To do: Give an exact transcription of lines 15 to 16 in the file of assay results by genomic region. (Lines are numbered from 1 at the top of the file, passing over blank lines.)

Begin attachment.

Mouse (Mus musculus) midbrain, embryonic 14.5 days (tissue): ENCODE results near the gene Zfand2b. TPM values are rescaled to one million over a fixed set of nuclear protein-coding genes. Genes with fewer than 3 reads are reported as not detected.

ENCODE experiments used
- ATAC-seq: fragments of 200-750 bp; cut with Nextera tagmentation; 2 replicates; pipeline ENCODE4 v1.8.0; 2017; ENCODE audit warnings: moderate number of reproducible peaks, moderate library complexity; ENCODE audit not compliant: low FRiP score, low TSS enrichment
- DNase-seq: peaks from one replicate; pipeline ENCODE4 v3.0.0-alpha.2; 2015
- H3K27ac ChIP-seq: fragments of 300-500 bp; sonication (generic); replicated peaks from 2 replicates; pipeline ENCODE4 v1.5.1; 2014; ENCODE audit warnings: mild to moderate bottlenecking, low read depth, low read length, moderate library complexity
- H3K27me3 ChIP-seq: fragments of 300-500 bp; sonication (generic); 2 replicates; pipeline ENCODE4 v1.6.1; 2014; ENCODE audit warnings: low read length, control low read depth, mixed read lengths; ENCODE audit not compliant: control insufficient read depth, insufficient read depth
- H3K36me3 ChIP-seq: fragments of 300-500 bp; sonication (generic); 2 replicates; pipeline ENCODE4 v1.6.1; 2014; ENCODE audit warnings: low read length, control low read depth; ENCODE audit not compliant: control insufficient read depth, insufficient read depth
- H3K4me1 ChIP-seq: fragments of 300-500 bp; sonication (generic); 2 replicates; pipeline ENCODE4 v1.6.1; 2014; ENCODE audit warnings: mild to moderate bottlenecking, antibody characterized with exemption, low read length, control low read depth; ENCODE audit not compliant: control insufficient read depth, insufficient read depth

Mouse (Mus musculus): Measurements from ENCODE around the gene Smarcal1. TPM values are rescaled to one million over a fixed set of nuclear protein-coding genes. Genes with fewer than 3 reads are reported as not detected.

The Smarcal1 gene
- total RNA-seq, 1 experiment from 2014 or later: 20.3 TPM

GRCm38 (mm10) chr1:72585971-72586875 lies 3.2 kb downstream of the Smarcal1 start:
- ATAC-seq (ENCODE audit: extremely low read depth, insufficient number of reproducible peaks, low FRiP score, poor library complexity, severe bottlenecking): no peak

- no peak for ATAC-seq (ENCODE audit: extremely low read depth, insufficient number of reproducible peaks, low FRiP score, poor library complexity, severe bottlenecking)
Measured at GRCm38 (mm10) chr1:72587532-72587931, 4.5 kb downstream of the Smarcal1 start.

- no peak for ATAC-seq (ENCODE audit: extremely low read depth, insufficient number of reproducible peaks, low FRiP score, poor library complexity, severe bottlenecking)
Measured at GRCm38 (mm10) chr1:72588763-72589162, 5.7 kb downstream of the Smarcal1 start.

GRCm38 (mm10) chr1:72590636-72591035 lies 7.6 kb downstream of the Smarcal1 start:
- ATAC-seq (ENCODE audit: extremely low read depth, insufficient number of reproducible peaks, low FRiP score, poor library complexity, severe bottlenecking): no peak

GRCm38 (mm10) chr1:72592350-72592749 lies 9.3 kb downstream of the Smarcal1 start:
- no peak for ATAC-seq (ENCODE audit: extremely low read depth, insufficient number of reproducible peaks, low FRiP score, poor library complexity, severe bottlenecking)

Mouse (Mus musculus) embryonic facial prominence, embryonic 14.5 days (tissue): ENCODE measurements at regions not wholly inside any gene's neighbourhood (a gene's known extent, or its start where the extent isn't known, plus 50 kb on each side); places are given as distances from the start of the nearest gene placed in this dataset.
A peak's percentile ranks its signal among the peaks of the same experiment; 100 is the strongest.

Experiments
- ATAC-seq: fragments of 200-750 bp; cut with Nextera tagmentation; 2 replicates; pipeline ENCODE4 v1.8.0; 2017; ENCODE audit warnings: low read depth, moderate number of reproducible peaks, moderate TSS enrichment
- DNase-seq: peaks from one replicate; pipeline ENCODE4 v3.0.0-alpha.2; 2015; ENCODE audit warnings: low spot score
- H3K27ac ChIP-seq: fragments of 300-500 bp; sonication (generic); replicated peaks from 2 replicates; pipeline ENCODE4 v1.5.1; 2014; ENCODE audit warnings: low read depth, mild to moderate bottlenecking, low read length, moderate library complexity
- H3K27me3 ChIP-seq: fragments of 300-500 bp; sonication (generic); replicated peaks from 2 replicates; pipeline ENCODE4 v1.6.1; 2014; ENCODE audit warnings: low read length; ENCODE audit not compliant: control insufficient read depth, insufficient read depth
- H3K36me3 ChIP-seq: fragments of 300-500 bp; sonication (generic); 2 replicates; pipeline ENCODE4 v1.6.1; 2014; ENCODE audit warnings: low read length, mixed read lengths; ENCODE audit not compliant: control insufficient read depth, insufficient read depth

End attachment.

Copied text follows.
Measured at GRCm38 (mm10) chr1:72587532-72587931, 4.5 kb downstream of the Smarcal1 start.

- no peak for ATAC-seq (ENCODE audit: extremely low read depth, insufficient number of reproducible peaks, low FRiP score, poor library complexity, severe bottlenecking)